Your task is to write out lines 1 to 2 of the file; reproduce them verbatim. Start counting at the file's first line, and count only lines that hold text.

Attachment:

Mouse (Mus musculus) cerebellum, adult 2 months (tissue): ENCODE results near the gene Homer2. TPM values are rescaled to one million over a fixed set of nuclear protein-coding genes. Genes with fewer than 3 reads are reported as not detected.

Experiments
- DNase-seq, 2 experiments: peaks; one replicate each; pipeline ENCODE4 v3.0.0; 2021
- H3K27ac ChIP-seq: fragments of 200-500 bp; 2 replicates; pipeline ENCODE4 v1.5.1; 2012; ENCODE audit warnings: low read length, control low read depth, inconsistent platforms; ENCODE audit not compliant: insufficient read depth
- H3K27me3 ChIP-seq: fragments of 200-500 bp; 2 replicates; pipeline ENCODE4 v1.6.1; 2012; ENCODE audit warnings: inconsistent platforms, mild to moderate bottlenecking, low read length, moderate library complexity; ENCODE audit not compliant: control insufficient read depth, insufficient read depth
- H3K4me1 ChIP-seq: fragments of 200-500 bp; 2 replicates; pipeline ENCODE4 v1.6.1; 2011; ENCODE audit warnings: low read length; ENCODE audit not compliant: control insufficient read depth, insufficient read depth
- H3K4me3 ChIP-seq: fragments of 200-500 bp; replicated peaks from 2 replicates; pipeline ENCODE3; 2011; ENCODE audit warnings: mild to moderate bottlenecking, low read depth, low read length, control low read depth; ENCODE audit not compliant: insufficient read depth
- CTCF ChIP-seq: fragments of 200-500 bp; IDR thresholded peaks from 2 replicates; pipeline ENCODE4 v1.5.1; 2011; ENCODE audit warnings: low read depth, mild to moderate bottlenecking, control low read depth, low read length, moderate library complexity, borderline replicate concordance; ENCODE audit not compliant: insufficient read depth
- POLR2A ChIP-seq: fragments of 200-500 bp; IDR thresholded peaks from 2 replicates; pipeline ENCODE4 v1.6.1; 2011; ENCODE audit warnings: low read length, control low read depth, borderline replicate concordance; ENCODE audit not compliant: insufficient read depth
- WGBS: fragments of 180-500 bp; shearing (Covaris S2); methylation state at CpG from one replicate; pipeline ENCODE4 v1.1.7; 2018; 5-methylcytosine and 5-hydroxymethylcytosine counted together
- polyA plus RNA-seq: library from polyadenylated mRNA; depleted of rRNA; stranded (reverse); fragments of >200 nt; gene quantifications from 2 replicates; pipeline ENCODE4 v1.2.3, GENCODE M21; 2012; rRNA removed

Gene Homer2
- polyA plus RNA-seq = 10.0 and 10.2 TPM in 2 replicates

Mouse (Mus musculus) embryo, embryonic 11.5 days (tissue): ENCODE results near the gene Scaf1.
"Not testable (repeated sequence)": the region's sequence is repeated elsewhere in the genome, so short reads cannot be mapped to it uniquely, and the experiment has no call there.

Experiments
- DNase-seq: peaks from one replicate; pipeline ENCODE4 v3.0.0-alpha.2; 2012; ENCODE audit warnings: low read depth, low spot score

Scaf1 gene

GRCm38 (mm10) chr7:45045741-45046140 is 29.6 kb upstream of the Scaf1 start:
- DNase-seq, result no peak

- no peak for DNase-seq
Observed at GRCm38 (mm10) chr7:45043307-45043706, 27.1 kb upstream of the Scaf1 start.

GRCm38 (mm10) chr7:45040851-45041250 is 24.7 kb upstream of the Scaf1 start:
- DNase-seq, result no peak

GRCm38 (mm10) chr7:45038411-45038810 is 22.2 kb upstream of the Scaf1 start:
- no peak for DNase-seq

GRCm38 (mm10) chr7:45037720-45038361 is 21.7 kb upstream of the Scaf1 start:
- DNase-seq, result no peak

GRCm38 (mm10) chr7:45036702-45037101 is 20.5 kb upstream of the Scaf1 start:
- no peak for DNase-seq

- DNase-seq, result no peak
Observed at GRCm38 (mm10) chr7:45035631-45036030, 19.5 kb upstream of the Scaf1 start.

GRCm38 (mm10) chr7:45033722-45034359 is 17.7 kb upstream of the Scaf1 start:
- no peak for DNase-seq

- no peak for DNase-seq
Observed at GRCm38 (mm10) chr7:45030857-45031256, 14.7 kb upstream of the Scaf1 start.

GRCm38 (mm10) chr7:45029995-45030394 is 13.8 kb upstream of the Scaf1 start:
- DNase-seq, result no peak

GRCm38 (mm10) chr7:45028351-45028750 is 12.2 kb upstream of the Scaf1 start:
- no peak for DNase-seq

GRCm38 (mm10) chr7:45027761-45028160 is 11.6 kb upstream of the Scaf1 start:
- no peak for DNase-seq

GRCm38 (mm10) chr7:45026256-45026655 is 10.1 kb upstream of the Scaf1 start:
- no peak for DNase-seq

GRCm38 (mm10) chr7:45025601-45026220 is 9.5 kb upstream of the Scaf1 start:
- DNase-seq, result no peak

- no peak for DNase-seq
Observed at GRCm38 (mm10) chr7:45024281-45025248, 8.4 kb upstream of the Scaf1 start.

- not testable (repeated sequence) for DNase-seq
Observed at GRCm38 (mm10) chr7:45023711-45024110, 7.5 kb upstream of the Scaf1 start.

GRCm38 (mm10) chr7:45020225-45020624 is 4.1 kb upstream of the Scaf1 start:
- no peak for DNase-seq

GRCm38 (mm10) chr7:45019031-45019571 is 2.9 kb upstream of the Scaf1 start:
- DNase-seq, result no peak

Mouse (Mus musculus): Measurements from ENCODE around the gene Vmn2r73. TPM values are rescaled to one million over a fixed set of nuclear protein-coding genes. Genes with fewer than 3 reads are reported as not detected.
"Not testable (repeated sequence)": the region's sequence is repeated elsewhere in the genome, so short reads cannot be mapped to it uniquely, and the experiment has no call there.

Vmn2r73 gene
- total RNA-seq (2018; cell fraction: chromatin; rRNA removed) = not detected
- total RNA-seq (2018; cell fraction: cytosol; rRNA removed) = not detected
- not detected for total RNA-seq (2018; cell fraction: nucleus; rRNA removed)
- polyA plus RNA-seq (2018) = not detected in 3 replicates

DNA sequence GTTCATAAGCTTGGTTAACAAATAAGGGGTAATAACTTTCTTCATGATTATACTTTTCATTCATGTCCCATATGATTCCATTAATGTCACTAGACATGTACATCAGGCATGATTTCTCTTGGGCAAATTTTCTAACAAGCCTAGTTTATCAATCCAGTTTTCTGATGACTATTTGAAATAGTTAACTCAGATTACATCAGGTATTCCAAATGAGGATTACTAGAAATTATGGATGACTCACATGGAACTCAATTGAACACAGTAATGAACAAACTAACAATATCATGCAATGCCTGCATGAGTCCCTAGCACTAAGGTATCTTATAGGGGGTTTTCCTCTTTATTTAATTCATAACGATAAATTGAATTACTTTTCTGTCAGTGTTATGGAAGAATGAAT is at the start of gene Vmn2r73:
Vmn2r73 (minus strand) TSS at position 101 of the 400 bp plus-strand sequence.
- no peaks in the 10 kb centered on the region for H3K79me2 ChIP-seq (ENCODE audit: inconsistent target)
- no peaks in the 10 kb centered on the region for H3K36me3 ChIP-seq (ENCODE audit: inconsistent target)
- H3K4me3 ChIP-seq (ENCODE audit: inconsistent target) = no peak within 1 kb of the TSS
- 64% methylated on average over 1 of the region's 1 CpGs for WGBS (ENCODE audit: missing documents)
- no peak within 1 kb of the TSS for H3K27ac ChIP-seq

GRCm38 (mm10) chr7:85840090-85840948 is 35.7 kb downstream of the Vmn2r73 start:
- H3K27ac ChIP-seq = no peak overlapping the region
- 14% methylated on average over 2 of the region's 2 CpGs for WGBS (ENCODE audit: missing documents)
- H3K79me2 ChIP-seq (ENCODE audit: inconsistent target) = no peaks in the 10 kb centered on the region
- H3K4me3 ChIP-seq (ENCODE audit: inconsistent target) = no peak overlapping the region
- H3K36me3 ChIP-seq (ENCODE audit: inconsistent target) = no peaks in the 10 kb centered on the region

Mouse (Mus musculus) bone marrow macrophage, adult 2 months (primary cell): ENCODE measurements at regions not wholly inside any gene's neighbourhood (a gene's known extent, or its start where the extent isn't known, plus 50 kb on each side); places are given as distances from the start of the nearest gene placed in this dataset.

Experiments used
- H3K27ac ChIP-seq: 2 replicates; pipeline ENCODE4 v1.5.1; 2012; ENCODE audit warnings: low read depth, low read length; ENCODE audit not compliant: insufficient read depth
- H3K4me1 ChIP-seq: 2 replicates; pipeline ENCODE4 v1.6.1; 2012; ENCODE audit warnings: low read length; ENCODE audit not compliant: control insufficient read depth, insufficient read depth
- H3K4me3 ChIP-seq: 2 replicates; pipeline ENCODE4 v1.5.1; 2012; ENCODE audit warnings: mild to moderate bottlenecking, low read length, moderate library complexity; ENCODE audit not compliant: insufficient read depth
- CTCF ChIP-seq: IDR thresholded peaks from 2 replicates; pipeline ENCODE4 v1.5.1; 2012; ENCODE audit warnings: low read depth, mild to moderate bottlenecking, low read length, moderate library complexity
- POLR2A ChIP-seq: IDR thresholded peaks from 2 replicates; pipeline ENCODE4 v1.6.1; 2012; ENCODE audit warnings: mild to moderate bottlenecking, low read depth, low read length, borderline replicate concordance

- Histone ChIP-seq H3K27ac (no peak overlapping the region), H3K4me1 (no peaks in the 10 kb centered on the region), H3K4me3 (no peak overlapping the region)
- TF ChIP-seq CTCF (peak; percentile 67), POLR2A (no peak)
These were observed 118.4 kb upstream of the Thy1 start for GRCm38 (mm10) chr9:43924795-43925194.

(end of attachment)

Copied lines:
Mouse (Mus musculus) cerebellum, adult 2 months (tissue): ENCODE results near the gene Homer2. TPM values are rescaled to one million over a fixed set of nuclear protein-coding genes. Genes with fewer than 3 reads are reported as not detected.

Experiments